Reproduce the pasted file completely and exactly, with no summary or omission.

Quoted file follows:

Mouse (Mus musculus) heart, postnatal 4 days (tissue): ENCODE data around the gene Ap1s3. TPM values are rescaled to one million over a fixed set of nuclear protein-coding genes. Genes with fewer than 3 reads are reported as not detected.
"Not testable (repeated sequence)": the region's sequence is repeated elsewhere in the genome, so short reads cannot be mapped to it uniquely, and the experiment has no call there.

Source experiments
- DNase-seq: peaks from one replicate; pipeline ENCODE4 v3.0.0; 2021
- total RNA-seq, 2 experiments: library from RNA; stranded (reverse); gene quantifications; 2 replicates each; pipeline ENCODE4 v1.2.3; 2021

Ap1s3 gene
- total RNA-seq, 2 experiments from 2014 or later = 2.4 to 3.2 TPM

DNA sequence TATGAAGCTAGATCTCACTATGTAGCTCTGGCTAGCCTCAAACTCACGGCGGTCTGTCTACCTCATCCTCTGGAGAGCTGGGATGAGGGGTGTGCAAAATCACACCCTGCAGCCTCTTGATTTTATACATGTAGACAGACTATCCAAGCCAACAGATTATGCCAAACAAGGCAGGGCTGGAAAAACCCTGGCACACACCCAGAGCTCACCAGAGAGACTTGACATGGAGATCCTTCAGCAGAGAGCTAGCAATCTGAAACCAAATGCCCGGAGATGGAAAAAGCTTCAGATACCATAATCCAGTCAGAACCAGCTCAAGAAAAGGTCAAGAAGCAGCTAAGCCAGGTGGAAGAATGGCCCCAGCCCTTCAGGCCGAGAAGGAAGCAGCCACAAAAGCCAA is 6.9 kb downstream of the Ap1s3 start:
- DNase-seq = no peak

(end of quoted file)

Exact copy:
Mouse (Mus musculus) heart, postnatal 4 days (tissue): ENCODE data around the gene Ap1s3. TPM values are rescaled to one million over a fixed set of nuclear protein-coding genes. Genes with fewer than 3 reads are reported as not detected.
"Not testable (repeated sequence)": the region's sequence is repeated elsewhere in the genome, so short reads cannot be mapped to it uniquely, and the experiment has no call there.

Source experiments
- DNase-seq: peaks from one replicate; pipeline ENCODE4 v3.0.0; 2021
- total RNA-seq, 2 experiments: library from RNA; stranded (reverse); gene quantifications; 2 replicates each; pipeline ENCODE4 v1.2.3; 2021

Ap1s3 gene
- total RNA-seq, 2 experiments from 2014 or later = 2.4 to 3.2 TPM

DNA sequence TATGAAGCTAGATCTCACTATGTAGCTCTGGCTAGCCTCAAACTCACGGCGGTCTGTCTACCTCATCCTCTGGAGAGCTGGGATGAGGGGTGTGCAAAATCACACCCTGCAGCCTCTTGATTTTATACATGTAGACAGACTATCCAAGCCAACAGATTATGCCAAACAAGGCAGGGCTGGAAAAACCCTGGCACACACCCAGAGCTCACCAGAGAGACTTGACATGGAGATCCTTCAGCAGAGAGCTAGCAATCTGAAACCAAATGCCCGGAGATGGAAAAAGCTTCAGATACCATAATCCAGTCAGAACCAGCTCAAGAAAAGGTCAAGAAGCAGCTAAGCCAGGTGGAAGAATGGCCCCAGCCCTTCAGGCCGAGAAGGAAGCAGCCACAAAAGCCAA is 6.9 kb downstream of the Ap1s3 start:
- DNase-seq = no peak